Link Global Technologies, a Bitcoin (BTC) mining company listed on the Canadian Stock Exchange, is facing significant potential penalties for operating unauthorized power plants in the province of Alberta.
On September 24, the Alberta Utilities Commission (AUC), the province’s energy utilities regulator, issued another law enforcement report against Link Global, in which enforcement officials recommended numerous penalties for violations of Alberta’s legislative requirements.
According to a document shared with Cointelegraph, AUC implementation staff recommended that Link Global pay an economic sum of approximately $2 million (CAD) (US$1.6 million) for financial gains from illegal electricity generation.
The regulator is seeking more than C$5 million ($4 million) from Link Global’s bitcoin mining operations, based on AUC’s calculations of Link Global’s alleged aggregate economic benefits to two manufacturers. In addition, the American University in Cairo is seeking C$81,000 ($64,000) in two administrative portions.
According to the document, the AUC estimated Link Global’s economic benefit based on “a more conservative generation rate of 1.2 bitcoins per day” and “a more conservative 95,000 THB of computing power for 10 megawatts.” The authority noted that Link Global’s revenue stream relies primarily on hosting or selling electricity to third parties for digital asset mining, “with a smaller percentage of revenue coming from self-mining activities.”
An AUC spokesperson told Cointelegraph: “The enforcement team’s report and recommendations are only part of the information that will be assessed and considered by the AUC tribunal committee made up of the members of the commission.” Link Global has received an extension until October 14, 2021, as the deadline to submit its response. “All of this information will be considered in an oral hearing before a final ruling is issued. The date for this hearing has not yet been set,” the representative said.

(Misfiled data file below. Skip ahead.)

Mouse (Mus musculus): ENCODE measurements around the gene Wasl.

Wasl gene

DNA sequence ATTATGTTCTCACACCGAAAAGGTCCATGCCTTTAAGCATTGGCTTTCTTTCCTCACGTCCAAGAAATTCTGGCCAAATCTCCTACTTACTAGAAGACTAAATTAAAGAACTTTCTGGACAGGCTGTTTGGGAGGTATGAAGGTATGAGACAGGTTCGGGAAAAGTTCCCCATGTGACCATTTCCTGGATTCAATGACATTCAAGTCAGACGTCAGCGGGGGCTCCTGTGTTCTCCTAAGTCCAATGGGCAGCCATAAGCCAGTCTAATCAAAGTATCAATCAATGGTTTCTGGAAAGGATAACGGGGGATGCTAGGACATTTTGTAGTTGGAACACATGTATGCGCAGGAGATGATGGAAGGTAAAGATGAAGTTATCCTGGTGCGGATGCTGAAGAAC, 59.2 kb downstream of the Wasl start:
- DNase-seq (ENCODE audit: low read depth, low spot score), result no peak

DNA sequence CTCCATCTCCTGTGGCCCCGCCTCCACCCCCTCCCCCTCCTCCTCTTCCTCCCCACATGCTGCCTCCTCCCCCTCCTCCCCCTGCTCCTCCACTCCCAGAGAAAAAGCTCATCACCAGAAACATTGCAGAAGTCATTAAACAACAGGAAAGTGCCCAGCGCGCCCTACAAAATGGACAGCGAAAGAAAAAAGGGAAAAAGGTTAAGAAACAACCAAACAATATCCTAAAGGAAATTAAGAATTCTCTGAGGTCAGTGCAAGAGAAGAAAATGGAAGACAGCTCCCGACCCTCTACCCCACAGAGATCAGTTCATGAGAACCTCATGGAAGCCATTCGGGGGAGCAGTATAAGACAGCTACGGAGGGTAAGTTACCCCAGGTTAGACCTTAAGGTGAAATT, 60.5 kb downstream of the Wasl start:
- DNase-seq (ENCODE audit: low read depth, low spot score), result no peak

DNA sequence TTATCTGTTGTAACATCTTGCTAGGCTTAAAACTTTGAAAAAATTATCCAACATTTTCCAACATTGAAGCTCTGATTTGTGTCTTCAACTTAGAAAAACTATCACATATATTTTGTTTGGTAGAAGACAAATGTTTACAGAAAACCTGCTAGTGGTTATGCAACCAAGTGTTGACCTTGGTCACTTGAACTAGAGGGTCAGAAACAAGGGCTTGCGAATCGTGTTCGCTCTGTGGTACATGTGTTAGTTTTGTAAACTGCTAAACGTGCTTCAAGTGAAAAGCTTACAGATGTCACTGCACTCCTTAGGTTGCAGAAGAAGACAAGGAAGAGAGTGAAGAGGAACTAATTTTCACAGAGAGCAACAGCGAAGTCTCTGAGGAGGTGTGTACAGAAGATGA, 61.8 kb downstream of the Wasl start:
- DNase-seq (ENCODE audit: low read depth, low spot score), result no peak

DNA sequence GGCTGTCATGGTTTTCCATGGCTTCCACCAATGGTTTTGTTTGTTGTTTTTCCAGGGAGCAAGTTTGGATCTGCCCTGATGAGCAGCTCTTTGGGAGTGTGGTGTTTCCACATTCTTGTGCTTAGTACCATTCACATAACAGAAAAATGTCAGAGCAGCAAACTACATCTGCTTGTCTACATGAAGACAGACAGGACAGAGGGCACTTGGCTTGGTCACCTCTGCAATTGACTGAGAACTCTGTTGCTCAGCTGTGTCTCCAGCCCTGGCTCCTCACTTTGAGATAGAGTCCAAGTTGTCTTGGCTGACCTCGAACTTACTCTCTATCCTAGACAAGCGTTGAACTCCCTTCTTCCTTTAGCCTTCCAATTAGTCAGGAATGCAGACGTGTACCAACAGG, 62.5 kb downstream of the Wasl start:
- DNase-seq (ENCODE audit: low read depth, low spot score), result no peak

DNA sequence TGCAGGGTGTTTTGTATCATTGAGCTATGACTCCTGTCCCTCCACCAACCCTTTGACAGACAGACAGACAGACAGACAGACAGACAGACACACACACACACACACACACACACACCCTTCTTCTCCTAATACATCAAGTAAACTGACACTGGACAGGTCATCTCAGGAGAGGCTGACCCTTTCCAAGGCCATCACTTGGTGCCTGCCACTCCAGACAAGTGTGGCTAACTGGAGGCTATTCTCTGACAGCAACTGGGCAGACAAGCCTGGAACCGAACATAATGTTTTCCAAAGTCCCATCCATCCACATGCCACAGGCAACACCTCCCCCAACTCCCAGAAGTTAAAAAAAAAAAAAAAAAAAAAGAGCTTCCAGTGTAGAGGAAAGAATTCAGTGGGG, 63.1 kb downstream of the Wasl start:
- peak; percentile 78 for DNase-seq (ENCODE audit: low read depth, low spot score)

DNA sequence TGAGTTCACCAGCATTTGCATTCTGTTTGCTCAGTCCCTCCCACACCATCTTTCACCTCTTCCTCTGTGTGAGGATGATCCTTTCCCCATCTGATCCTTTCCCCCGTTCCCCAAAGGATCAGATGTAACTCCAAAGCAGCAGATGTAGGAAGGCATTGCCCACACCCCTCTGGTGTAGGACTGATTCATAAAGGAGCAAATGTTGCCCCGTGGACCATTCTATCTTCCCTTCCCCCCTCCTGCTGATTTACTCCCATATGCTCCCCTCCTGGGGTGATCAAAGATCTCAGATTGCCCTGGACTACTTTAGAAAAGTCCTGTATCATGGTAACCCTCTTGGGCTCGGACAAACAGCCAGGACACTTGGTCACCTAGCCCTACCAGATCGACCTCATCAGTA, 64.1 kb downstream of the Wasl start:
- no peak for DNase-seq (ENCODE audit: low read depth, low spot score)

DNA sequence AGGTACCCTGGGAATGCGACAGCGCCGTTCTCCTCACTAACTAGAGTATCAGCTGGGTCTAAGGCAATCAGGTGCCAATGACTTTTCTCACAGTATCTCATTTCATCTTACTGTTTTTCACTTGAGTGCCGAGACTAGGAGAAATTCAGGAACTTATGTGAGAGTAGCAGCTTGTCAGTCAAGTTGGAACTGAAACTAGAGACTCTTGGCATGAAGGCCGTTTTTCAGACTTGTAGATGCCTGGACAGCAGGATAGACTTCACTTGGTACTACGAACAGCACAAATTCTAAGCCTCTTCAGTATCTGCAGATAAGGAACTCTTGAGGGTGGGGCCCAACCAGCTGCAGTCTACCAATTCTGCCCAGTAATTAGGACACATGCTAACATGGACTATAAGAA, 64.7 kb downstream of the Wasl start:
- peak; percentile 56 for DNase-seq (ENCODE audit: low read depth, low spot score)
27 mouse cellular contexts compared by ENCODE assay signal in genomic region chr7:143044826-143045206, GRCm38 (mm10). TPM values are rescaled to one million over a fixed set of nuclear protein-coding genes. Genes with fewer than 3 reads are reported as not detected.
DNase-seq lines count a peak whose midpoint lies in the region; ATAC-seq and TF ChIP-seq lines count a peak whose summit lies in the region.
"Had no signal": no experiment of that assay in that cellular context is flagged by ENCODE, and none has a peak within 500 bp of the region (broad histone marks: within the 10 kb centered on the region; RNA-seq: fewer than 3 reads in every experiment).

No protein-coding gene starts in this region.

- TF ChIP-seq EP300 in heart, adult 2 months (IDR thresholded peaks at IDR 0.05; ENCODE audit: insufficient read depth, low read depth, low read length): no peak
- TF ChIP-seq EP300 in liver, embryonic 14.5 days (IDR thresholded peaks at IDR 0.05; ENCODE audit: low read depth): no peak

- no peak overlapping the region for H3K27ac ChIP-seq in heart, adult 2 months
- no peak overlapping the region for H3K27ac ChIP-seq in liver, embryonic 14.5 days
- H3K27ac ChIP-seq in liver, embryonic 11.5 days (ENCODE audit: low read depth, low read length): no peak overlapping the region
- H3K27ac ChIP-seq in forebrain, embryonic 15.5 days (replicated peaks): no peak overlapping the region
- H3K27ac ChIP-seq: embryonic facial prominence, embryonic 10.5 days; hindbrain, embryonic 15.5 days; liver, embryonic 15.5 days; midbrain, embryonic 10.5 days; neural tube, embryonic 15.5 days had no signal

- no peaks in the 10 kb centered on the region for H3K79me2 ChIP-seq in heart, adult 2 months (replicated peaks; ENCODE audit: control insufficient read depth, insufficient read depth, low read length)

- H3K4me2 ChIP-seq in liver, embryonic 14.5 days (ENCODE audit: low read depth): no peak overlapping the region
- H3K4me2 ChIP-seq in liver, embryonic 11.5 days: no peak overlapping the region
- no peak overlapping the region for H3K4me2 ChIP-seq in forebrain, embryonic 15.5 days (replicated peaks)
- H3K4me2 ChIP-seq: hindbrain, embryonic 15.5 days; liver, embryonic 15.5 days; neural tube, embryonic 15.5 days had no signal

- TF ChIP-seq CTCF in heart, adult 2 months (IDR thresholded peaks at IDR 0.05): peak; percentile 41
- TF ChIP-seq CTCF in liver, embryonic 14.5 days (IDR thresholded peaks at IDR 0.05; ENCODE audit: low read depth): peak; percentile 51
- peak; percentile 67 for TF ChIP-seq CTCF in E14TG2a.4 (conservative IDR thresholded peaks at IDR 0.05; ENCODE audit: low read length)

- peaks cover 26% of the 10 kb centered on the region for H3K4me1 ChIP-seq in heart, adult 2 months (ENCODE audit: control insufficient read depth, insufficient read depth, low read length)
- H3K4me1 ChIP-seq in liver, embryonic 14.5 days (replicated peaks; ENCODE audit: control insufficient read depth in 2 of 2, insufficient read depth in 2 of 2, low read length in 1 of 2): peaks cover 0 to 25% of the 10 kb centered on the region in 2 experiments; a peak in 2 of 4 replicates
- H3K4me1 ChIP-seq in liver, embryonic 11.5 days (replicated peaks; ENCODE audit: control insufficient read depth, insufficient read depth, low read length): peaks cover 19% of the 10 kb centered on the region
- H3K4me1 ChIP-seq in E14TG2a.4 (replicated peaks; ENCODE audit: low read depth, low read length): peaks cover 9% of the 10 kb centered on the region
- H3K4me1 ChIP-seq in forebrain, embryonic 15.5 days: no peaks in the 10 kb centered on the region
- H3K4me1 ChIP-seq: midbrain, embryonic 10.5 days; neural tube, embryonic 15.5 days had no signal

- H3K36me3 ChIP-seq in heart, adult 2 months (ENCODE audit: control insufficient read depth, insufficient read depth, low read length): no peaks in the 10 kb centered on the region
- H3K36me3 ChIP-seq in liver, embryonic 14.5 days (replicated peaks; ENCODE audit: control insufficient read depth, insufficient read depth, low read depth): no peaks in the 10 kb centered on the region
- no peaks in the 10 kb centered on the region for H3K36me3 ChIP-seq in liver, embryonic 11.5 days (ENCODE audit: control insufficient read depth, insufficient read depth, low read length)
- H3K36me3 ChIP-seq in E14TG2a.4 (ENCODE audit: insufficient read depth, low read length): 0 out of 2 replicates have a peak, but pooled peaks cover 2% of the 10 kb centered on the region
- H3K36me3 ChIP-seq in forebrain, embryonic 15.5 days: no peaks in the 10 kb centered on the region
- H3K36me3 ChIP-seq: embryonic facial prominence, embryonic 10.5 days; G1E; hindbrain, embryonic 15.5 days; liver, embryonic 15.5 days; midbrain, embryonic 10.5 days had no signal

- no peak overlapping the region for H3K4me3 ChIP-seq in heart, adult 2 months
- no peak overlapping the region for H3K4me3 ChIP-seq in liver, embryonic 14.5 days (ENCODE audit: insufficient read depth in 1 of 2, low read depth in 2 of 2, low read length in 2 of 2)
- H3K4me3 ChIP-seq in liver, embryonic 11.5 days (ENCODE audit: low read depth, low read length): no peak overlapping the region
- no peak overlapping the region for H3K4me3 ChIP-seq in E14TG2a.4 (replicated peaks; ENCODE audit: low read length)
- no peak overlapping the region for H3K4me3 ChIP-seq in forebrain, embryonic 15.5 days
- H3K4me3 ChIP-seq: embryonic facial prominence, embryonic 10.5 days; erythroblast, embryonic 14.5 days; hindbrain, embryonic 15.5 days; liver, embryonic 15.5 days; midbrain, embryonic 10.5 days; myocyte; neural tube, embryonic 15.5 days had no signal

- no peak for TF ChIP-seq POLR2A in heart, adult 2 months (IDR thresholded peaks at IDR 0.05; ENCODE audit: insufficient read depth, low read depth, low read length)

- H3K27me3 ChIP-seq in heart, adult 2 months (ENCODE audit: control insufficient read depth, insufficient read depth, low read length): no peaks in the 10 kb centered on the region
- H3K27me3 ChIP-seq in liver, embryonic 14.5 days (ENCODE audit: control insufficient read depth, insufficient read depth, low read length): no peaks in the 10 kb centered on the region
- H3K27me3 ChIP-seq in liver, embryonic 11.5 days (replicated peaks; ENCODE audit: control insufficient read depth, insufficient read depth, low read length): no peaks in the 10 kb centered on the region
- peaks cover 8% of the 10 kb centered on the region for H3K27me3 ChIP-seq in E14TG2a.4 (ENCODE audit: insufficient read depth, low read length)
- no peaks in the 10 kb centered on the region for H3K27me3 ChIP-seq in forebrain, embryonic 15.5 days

Following AUC’s presentation, Link Global CEO Stephen Jenkins issued a statement on September 30, stating that the company had acknowledged an error and was working hard to correct the errors:
“Our business respects laws, people, and the environment, and we believe our introduction to AUC will make that clear. […] I apologize to our contributors who don’t deserve this. We will work tirelessly to ensure that the outcome is positive.”
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Link Global did not immediately respond to Cointelegraph’s request for comment.
If enforced, this revocation would be the second revocation penalty ever imposed by AUC after agreeing to a C$56 million settlement for the TransAlta Corporation electric power generator in 2015.
As previously reported, AUC initially asked Link Global to shut down its operations in late August after local residents complained about noise from a nearby power station.